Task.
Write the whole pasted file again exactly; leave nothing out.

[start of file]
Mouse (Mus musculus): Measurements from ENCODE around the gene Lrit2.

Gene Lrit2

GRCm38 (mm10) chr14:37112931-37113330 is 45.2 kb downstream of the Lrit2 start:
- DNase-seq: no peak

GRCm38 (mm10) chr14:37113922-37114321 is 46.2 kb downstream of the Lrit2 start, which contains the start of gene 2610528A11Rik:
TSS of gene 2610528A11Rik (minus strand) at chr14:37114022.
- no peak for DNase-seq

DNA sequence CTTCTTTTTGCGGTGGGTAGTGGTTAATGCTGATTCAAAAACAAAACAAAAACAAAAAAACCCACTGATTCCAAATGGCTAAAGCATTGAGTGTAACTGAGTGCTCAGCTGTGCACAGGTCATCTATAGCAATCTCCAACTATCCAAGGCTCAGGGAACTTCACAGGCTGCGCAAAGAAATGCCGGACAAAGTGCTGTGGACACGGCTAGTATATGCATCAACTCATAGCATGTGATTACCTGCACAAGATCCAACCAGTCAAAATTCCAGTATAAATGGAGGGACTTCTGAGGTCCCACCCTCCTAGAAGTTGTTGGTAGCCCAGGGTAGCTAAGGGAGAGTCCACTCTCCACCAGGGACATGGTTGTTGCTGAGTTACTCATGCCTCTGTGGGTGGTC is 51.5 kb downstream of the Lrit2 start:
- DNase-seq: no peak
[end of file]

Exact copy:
Mouse (Mus musculus): Measurements from ENCODE around the gene Lrit2.

Gene Lrit2

GRCm38 (mm10) chr14:37112931-37113330 is 45.2 kb downstream of the Lrit2 start:
- DNase-seq: no peak

GRCm38 (mm10) chr14:37113922-37114321 is 46.2 kb downstream of the Lrit2 start, which contains the start of gene 2610528A11Rik:
TSS of gene 2610528A11Rik (minus strand) at chr14:37114022.
- no peak for DNase-seq

DNA sequence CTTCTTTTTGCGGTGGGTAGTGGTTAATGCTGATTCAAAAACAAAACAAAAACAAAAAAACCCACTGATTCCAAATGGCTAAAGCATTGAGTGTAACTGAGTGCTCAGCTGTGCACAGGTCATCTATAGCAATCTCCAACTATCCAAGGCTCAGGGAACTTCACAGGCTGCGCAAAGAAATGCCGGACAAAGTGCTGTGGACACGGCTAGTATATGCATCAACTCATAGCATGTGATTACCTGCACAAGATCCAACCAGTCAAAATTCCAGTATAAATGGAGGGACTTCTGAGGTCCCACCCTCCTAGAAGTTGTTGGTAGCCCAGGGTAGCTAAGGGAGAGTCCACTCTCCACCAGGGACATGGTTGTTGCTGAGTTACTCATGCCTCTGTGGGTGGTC is 51.5 kb downstream of the Lrit2 start:
- DNase-seq: no peak